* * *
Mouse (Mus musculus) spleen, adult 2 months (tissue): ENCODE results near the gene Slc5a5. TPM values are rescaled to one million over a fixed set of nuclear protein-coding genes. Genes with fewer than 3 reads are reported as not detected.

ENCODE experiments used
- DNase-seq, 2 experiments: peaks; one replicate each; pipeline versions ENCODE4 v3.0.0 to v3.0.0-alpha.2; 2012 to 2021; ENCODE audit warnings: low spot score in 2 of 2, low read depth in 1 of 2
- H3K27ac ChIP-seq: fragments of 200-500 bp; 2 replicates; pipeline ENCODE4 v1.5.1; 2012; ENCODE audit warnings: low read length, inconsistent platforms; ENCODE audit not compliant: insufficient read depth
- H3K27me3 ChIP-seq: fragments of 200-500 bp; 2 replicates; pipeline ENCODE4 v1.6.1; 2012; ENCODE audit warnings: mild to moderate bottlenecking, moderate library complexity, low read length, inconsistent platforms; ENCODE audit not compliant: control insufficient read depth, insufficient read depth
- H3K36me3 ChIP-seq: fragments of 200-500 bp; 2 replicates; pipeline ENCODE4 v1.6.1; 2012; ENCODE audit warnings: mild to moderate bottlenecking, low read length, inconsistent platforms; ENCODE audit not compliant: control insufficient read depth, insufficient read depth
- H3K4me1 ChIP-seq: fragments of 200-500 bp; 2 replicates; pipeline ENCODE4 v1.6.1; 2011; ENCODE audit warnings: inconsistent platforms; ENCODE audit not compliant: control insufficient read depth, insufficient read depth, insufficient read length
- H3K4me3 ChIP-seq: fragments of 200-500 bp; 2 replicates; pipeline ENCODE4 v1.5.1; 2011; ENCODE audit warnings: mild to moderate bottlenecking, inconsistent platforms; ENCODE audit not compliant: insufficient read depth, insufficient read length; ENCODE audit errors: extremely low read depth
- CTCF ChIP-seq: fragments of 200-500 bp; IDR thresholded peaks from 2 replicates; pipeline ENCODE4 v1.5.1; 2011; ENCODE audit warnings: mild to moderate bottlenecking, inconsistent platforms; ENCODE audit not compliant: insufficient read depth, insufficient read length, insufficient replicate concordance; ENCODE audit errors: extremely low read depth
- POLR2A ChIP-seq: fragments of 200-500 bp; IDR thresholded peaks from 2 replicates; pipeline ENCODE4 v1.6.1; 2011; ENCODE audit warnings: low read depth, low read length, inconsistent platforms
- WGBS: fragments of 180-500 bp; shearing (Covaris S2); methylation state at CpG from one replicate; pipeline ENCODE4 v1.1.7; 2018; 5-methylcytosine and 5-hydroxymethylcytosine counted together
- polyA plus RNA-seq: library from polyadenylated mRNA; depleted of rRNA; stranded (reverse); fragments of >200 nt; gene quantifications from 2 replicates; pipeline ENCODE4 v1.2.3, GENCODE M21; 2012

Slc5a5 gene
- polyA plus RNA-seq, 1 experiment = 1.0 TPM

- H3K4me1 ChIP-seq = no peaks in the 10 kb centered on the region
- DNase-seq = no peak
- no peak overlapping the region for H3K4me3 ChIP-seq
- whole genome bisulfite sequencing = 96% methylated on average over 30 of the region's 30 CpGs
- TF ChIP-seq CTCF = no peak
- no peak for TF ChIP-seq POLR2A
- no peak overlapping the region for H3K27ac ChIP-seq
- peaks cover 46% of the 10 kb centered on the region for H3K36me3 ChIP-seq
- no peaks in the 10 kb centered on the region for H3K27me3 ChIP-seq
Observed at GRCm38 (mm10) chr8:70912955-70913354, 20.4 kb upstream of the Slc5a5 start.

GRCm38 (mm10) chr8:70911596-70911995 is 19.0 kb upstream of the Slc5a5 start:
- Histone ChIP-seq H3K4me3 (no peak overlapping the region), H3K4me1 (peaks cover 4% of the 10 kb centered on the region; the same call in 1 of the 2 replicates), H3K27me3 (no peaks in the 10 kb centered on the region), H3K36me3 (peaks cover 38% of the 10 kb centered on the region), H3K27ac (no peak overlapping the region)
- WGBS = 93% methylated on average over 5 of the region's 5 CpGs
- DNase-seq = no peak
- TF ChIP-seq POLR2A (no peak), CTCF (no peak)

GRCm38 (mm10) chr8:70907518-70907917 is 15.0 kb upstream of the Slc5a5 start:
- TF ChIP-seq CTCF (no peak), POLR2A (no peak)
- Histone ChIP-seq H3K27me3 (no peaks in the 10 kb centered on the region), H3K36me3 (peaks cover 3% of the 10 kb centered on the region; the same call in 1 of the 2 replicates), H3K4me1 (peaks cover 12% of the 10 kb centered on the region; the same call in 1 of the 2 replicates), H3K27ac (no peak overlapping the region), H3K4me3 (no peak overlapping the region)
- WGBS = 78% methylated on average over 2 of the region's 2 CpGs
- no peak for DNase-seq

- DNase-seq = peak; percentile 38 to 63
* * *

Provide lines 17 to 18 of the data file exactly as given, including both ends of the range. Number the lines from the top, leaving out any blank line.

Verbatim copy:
- no peak overlapping the region for H3K4me3 ChIP-seq
- whole genome bisulfite sequencing = 96% methylated on average over 30 of the region's 30 CpGs